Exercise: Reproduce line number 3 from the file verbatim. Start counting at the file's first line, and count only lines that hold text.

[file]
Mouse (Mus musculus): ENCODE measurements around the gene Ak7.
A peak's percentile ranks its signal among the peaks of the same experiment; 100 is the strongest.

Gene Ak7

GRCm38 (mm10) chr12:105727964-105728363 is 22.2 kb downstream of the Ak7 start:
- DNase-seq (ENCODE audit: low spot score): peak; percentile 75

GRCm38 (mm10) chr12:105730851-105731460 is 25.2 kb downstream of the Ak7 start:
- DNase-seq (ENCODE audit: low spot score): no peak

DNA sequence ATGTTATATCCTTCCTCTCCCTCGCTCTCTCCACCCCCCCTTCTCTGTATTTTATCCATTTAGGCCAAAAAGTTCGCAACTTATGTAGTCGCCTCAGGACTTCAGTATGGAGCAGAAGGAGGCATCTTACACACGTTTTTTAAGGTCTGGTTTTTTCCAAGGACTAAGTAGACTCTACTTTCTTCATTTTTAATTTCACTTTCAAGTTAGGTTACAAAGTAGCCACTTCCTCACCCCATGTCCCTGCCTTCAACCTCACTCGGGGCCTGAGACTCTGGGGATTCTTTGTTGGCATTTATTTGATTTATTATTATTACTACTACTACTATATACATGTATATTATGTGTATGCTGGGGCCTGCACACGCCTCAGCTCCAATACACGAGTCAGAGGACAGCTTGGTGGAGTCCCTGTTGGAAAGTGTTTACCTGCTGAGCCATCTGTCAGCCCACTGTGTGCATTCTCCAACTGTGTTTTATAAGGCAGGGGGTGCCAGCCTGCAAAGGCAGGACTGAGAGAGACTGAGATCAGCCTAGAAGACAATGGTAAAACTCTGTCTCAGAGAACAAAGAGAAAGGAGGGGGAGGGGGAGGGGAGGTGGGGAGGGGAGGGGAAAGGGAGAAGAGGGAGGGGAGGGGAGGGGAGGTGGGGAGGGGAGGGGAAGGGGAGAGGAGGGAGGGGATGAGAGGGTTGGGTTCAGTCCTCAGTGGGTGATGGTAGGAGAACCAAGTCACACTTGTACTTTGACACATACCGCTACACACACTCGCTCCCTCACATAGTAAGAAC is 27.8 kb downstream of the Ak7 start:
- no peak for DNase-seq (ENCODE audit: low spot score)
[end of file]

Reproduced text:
Gene Ak7